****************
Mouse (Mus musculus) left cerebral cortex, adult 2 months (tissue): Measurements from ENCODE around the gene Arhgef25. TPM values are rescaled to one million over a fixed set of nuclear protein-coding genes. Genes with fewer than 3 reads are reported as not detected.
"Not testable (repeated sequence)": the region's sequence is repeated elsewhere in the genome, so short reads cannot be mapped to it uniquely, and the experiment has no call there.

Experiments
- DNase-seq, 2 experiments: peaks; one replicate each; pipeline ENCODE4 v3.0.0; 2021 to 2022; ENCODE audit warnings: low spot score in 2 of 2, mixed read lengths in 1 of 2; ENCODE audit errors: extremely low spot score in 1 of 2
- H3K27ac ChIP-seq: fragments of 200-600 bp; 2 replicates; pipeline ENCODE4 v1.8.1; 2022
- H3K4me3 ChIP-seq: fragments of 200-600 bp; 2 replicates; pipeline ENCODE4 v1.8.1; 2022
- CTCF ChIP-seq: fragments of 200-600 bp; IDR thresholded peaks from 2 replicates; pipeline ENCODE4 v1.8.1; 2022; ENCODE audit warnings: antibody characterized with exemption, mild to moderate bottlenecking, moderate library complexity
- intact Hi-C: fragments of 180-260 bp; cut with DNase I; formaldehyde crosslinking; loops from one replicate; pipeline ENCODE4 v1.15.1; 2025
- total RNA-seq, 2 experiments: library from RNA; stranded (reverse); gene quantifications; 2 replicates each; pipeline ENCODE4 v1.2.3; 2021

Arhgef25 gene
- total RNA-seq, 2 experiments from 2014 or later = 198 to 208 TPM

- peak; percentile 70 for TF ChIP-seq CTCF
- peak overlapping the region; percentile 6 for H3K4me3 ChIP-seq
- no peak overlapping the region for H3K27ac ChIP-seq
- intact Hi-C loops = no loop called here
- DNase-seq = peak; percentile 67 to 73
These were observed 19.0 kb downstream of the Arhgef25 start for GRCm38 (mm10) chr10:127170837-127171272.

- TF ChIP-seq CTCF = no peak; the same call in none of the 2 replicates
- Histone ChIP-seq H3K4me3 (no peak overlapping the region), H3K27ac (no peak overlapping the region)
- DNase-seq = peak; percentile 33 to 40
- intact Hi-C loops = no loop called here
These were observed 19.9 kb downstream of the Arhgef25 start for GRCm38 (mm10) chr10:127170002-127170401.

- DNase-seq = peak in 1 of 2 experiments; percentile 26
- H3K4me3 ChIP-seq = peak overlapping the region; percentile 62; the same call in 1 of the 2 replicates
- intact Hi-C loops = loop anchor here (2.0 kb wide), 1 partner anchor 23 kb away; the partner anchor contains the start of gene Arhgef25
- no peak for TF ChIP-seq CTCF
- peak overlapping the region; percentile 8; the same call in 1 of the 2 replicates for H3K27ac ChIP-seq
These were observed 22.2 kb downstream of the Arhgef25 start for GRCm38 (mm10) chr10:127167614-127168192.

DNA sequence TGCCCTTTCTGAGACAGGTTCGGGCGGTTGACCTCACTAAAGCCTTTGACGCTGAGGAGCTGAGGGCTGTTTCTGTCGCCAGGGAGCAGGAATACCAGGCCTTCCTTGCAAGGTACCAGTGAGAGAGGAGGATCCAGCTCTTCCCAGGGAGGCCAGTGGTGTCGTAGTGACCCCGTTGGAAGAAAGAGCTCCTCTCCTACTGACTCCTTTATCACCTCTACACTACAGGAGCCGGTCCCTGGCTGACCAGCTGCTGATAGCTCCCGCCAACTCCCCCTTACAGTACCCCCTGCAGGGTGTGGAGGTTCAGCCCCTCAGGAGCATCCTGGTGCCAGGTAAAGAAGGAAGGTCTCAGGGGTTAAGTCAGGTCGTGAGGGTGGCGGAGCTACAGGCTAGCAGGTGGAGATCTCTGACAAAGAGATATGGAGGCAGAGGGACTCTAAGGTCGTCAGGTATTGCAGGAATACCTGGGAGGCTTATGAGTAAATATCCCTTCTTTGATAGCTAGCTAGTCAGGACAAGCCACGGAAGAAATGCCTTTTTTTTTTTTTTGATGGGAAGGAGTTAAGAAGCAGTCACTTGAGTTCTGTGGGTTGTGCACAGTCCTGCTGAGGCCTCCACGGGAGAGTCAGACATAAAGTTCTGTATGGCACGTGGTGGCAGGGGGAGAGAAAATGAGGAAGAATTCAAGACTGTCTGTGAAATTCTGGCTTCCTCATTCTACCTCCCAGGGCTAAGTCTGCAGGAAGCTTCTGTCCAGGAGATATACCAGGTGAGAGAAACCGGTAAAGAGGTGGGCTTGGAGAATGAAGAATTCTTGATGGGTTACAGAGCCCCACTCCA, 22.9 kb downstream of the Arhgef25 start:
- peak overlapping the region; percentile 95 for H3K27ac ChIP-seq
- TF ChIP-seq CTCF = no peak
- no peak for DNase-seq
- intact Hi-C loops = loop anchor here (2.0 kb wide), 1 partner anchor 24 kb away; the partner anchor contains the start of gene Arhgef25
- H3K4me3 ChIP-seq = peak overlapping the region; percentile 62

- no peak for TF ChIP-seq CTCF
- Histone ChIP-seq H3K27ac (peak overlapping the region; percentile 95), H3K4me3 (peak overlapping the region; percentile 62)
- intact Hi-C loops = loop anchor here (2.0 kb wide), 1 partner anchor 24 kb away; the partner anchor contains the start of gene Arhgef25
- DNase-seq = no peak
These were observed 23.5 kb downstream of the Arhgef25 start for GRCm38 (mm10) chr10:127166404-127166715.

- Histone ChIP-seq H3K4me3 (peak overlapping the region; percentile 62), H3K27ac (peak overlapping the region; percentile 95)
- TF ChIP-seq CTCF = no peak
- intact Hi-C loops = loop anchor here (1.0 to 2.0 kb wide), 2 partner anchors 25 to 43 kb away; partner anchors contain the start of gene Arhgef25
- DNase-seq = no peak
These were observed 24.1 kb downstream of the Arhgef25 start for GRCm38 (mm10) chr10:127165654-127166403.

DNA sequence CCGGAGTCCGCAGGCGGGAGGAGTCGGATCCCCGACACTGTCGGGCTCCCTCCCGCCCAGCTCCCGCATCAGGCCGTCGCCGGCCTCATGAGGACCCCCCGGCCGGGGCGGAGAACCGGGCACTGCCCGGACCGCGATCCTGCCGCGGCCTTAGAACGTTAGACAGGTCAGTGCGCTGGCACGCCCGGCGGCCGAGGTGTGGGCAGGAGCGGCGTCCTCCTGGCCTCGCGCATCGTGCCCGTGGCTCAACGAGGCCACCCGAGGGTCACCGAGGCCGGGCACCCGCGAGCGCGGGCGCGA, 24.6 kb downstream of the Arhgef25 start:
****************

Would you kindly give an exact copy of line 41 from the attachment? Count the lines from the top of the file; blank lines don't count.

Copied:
- TF ChIP-seq CTCF = no peak